• Fenestration leaks. Windows and doors are prone to leakage. Joints, gaskets, seals, caulking, etc. fail over time due to thermal movement, UV degradation, and separation from the glass and/or frame.  All windows and doors should be inspected annually for any signs of leaks around them. The seals, door gaskets, and weather stripping conditions should be checked for shrinkage, cracking, gaps, etc. per ASTM C1392 “Standard Guide for Evaluating Structural Sealant Glazing”. If there are any signs of leaks or any defective seals, correct them as soon as possible as recommended by a building envelope consultant and using ASTM C920 compliant sealant.

2. Flood

  • Design. Based on the specific location (surge exposed oceanfront Zone V, coastal setback Zone A, or inland Zone A), extra measures may be required. The diagram below from Federal Emergency Management Agency (FEMA) P55 shows when possible wave effects that may to be accounted for.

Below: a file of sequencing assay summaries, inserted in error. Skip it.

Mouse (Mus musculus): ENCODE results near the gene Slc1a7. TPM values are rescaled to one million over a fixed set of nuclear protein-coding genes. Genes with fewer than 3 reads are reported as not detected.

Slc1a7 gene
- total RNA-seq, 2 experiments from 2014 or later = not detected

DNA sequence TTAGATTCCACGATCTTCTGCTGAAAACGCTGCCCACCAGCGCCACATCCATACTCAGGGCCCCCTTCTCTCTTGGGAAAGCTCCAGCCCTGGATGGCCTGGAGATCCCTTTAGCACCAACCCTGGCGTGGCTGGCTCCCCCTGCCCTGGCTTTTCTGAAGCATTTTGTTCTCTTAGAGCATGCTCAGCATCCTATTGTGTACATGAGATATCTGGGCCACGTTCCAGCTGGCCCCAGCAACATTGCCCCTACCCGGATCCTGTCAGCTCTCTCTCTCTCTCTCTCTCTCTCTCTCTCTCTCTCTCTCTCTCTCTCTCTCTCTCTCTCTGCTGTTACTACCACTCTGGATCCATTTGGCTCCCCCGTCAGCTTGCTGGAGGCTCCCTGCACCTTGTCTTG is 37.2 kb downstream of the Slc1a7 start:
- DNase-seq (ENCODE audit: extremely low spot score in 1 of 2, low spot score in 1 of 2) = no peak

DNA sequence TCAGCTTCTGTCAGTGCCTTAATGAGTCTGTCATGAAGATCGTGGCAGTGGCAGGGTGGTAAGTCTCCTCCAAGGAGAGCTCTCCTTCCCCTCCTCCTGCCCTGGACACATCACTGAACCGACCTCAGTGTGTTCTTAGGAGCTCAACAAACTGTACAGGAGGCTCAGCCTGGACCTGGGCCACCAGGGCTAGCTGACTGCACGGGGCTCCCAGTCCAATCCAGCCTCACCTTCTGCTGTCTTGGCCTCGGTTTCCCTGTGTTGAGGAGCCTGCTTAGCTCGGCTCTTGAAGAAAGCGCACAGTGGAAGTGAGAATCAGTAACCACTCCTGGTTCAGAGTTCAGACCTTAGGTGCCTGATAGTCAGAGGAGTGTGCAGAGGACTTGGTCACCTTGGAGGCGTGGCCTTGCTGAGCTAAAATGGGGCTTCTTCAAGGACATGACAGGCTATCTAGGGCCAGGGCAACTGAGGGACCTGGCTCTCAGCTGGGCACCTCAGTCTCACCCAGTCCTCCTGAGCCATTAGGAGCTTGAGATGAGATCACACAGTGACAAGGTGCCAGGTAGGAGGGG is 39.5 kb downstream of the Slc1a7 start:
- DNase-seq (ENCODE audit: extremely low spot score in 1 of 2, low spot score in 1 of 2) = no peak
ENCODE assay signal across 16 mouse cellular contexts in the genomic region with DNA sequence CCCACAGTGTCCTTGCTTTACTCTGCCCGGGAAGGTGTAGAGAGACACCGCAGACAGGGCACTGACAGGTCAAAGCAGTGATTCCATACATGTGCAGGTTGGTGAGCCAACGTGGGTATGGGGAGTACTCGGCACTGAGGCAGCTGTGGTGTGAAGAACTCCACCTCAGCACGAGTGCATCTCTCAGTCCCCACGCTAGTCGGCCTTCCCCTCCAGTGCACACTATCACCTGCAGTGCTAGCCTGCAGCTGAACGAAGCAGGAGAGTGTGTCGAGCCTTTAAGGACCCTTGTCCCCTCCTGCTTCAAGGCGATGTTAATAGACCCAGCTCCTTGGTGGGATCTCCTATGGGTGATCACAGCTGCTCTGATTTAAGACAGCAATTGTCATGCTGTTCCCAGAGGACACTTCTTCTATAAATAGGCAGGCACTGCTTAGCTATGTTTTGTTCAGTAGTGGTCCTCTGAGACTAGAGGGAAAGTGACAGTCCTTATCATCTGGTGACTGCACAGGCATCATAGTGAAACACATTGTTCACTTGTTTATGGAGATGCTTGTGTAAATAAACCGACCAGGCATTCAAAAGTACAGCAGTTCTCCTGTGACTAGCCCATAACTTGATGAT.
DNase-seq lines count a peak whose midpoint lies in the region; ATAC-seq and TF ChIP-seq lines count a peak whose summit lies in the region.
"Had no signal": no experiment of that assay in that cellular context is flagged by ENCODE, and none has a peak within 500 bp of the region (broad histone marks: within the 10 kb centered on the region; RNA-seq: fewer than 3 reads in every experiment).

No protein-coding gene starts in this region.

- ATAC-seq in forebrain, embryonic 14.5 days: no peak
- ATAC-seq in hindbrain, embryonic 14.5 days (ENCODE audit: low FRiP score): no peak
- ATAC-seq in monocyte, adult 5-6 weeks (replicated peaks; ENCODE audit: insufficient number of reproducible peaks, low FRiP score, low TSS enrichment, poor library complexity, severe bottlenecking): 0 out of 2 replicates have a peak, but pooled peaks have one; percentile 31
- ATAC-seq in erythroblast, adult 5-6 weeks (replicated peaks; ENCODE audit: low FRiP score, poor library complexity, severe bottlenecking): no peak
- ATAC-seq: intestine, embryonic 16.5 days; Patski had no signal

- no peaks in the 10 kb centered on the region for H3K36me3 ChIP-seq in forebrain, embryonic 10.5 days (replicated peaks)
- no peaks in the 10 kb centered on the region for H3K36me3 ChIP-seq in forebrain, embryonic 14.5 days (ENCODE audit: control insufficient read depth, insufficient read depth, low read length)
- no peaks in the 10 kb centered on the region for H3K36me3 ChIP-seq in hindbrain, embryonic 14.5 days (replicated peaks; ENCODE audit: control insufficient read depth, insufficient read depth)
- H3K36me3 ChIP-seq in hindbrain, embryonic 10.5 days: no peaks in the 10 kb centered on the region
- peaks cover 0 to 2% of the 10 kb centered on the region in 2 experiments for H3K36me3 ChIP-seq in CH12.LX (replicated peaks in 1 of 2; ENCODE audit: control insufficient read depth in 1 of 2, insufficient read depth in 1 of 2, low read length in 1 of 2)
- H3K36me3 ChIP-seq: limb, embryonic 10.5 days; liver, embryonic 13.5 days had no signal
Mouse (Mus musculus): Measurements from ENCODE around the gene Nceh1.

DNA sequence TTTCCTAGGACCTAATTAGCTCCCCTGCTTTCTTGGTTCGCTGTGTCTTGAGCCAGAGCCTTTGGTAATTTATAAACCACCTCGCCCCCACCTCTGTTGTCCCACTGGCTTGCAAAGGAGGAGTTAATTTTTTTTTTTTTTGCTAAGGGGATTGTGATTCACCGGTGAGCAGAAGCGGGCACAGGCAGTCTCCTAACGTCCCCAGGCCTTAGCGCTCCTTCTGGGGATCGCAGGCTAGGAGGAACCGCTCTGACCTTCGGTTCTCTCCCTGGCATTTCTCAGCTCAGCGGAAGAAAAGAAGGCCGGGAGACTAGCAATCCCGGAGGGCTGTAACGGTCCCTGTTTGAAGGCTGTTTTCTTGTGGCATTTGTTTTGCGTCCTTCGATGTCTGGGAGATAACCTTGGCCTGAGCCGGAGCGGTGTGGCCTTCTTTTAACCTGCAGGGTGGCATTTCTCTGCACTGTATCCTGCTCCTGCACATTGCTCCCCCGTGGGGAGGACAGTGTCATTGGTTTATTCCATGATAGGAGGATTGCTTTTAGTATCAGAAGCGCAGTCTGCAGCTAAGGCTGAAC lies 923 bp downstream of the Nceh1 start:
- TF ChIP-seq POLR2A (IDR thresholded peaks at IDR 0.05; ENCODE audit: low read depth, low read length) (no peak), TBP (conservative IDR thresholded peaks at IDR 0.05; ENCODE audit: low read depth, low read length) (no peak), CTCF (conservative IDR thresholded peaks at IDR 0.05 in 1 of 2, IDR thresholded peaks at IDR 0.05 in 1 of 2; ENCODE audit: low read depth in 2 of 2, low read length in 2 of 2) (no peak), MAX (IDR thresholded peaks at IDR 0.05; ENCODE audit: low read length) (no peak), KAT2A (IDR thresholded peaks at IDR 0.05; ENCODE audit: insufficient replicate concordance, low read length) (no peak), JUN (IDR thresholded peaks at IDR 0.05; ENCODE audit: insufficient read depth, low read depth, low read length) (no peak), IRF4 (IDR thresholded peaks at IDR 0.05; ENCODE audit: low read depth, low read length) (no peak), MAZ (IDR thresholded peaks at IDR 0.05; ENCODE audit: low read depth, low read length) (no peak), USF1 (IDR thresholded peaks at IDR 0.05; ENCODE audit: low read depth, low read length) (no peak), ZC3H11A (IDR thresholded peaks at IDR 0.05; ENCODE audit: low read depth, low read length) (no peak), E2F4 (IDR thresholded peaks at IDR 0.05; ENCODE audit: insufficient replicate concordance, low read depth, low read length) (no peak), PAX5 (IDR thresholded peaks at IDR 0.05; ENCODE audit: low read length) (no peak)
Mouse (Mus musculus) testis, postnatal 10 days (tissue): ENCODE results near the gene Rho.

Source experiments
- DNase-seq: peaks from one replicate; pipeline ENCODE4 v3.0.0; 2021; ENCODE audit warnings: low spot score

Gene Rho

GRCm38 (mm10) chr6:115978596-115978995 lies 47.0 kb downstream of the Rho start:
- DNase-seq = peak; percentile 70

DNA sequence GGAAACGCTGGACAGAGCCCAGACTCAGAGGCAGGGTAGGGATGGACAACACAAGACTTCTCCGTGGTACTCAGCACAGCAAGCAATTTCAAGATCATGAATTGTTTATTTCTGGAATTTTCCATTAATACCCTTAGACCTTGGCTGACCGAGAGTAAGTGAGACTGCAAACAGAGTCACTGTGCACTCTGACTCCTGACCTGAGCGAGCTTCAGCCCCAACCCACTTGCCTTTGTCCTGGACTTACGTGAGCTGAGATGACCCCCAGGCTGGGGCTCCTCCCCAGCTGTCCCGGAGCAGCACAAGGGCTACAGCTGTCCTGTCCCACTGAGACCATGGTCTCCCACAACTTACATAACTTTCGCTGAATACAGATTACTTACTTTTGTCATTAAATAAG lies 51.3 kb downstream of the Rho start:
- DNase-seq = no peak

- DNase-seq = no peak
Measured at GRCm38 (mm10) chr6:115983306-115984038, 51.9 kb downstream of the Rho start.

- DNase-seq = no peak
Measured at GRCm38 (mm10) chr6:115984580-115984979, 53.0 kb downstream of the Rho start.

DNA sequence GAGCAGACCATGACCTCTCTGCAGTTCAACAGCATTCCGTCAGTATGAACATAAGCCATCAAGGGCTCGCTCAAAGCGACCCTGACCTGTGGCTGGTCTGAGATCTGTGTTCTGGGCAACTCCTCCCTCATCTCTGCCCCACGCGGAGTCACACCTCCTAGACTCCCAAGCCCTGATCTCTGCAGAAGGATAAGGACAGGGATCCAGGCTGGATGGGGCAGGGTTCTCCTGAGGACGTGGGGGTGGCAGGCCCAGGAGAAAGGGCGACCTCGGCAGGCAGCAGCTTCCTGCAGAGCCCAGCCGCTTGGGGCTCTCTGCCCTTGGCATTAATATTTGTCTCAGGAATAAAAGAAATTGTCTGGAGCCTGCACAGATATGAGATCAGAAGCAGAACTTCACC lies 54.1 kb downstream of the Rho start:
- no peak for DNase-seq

Figure 3: FEMA P55 excerpts.
  • Zone V areas. Challenges to designing coastal foundations include wave action and ground erosion from storm surge which results in more damage compared to inland flooding.  When floodwaters destroy weaker buildings in coastal areas, they expose the foundations of other structures to floodborne debris.  Erosion and scour can destroy foundations and cause the building to fail. Therefore,
    • Buildings must be elevated high enough to avoid flooding and the foundation must be designed to protect the building against flotation, collapse, and lateral movement.Building design must minimally meet National Flood Insurance Program (NFIP), as well as state and local floodplain management, requirements.